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Nicomachus' Theorem and Number Theory

I stumbled across an interesting mathematical observation (while looking for info about a particular old maths problem being solved).

13 + 23 = 32

I decided to explore this pattern to see if it continued, or how easy it was to predict. Was it simply the sum of consecutive cubic numbers adding up to the next square number? No.

13 + 23 + 33 = 36 = 62
13 + 23 + 33 + 43 = 100 = 102
13 + 23 + 33 + 43 + 5 3 = 225 = 152

The numbers on the right hand side are the squares of the triangular numbers, which are the sum of the first n numbers. So the sum of the first n cubic numbers is the square of the sum of the first n numbers. This is quite interesting for me because I quite like the sequence of triangular numbers.

I wondered what this is called, and a surprisingly quick search turned up Faulhaber's formula. The relationship is not itself Faulhaber's formula, but is a particular example of that formula. Expanded to remove the sum function, this particular example probably looks a bit more familiar for several of my students.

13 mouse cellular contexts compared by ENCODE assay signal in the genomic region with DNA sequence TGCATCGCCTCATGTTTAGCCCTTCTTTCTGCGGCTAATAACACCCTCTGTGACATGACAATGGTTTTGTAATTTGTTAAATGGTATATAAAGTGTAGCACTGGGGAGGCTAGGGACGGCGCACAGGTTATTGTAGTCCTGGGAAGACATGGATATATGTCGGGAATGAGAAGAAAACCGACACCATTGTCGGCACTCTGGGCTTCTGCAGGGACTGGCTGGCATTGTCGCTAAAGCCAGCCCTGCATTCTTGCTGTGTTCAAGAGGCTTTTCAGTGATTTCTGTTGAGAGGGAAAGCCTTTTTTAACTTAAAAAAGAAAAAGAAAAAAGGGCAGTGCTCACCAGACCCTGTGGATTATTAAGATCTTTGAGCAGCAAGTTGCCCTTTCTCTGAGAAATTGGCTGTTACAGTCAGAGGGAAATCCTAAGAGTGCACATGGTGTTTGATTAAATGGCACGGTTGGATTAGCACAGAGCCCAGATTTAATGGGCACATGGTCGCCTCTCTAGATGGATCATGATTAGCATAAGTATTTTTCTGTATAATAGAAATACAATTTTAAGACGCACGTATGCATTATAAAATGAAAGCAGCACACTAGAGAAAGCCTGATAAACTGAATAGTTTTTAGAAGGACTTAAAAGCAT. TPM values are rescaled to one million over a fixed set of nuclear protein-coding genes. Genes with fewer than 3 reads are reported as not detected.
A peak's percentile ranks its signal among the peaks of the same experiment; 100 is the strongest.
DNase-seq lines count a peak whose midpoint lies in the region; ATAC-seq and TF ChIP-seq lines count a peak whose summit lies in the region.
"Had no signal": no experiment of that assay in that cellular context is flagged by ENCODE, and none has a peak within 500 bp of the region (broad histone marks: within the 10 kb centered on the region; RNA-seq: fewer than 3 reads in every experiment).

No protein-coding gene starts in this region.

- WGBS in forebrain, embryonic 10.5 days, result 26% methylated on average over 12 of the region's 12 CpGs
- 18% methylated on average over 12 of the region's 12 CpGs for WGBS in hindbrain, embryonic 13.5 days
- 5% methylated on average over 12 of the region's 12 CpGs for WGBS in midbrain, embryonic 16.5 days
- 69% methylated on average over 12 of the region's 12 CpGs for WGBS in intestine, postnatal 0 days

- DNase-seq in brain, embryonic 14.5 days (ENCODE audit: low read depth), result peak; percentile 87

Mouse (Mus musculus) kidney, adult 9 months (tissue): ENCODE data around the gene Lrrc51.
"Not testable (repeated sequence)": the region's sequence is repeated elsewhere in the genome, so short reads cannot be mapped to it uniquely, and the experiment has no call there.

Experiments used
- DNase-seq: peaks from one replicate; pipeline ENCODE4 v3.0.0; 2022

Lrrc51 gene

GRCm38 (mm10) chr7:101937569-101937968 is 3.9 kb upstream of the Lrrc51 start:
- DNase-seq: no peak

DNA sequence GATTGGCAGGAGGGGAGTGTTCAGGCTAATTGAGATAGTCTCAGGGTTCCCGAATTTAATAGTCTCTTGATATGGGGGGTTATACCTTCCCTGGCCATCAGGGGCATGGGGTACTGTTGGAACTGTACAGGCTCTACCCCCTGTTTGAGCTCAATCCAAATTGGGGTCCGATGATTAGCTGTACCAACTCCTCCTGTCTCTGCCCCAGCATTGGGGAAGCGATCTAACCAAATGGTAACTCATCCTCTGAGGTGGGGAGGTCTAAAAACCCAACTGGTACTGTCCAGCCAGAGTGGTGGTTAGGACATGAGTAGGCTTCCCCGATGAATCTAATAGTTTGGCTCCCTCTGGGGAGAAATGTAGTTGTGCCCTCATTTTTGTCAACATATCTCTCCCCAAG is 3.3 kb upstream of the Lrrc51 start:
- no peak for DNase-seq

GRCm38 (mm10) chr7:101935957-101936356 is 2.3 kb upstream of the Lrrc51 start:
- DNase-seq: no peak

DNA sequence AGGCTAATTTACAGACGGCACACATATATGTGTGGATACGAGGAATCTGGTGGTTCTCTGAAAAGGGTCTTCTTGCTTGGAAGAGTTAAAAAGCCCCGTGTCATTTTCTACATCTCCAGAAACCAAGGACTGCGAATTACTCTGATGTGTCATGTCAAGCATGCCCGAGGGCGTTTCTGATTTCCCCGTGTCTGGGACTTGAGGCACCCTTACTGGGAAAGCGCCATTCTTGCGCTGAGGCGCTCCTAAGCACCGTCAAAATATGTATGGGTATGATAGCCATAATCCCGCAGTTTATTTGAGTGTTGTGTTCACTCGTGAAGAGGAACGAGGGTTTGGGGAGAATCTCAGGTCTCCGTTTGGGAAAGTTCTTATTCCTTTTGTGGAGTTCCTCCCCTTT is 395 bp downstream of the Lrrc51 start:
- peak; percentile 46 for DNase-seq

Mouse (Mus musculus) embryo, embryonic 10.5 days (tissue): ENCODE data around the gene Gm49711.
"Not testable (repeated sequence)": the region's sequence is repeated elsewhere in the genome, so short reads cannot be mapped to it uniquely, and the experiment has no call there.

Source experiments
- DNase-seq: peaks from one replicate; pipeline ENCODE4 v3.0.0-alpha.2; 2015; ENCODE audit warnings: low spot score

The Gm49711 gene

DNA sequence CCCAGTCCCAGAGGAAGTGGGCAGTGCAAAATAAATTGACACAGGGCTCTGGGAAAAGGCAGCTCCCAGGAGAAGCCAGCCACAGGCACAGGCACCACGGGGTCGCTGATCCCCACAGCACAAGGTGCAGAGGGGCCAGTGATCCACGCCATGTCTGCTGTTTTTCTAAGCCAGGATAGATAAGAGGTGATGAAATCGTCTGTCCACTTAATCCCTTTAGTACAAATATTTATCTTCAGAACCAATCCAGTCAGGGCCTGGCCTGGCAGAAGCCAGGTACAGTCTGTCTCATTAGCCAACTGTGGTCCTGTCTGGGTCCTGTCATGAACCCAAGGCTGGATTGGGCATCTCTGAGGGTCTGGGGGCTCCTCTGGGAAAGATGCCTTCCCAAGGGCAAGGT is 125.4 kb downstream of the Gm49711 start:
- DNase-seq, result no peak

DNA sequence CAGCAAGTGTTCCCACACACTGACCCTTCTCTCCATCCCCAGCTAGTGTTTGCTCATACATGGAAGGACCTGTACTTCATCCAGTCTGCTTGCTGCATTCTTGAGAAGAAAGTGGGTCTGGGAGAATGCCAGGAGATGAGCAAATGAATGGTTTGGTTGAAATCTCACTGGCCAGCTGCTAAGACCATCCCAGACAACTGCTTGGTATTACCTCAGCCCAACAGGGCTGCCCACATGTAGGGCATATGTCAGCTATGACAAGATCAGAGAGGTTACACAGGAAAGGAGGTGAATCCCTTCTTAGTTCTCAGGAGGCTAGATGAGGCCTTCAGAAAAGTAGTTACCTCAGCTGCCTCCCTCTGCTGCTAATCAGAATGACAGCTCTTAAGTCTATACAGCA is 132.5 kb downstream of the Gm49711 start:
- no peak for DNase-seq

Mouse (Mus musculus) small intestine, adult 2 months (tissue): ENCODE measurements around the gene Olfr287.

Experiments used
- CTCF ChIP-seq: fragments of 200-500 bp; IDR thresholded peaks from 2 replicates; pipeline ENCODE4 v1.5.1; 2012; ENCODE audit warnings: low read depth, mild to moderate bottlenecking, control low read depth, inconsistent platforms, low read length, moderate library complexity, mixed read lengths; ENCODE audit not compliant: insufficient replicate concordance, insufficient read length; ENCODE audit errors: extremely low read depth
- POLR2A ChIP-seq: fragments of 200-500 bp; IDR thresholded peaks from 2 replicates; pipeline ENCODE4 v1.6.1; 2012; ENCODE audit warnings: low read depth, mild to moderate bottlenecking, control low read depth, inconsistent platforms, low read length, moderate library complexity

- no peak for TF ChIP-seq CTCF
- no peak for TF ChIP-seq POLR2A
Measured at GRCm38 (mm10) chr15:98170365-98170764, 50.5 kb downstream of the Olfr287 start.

Named after Johann Faulhaber, a late 16th/early 17th century German mathematician, Faulhaber's formula is a generalised method of adding any sum of consecutive numbers which have been raised to some arbitrary power. I'm not going to delve into it in any depth here.

The equation I found has been known of for much longer, and is sometimes called Nicomachus' Theorem (more generally, squared triangular number), after Nicomachus of Gerasa, a Pythagorean who lived about 100 years after Christ. He commented on the relationship in his book Introduction to Arithmetic, which is his only surviving work, but didn't fully explore the relationship.

So what I stumbled upon is nothing new but it has proved inspiring for the last two thousand years. The Wikipedia listing squared triangular number says: Stroeker (1995) claims that "every student of number theory surely must have marveled at this miraculous fact". Number theory is the branch of mathematics which deals mainly with integers.

"Mathematics is the queen of the sciences –
and number theory is the queen of mathematics."
Carl Friedrich Gauss (1777–1855)